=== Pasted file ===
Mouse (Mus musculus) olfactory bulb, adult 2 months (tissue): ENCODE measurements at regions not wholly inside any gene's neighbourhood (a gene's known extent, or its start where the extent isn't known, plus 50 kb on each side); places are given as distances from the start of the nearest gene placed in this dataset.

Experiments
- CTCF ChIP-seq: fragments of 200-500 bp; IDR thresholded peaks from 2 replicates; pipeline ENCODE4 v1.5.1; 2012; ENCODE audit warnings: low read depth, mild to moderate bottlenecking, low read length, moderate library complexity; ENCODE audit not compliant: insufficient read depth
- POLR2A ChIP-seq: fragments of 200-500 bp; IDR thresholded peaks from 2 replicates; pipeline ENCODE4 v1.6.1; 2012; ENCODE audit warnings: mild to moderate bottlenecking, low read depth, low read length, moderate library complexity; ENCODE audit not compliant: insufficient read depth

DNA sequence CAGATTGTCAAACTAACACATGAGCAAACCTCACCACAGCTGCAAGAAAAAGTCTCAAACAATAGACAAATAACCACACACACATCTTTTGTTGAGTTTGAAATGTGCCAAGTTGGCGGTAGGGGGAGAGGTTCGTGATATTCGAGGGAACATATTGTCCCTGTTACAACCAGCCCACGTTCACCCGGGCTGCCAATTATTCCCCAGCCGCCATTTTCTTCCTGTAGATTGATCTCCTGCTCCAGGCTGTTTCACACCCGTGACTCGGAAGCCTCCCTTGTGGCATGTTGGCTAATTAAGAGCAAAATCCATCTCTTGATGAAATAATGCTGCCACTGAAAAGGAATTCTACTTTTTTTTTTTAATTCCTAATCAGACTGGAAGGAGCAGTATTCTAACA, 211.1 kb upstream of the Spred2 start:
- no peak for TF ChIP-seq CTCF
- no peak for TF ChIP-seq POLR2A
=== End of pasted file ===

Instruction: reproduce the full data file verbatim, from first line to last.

Mouse (Mus musculus) olfactory bulb, adult 2 months (tissue): ENCODE measurements at regions not wholly inside any gene's neighbourhood (a gene's known extent, or its start where the extent isn't known, plus 50 kb on each side); places are given as distances from the start of the nearest gene placed in this dataset.

Experiments
- CTCF ChIP-seq: fragments of 200-500 bp; IDR thresholded peaks from 2 replicates; pipeline ENCODE4 v1.5.1; 2012; ENCODE audit warnings: low read depth, mild to moderate bottlenecking, low read length, moderate library complexity; ENCODE audit not compliant: insufficient read depth
- POLR2A ChIP-seq: fragments of 200-500 bp; IDR thresholded peaks from 2 replicates; pipeline ENCODE4 v1.6.1; 2012; ENCODE audit warnings: mild to moderate bottlenecking, low read depth, low read length, moderate library complexity; ENCODE audit not compliant: insufficient read depth

DNA sequence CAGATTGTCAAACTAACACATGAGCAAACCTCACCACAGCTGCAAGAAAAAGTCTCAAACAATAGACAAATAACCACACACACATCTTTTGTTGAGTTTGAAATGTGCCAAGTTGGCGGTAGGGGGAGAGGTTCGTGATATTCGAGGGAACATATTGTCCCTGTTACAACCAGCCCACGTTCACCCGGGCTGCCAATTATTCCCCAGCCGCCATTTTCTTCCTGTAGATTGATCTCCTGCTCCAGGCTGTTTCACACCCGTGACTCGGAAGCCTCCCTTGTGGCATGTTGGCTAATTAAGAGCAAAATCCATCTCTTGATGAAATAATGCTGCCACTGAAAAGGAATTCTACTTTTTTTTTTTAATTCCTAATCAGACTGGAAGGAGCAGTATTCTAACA, 211.1 kb upstream of the Spred2 start:
- no peak for TF ChIP-seq CTCF
- no peak for TF ChIP-seq POLR2A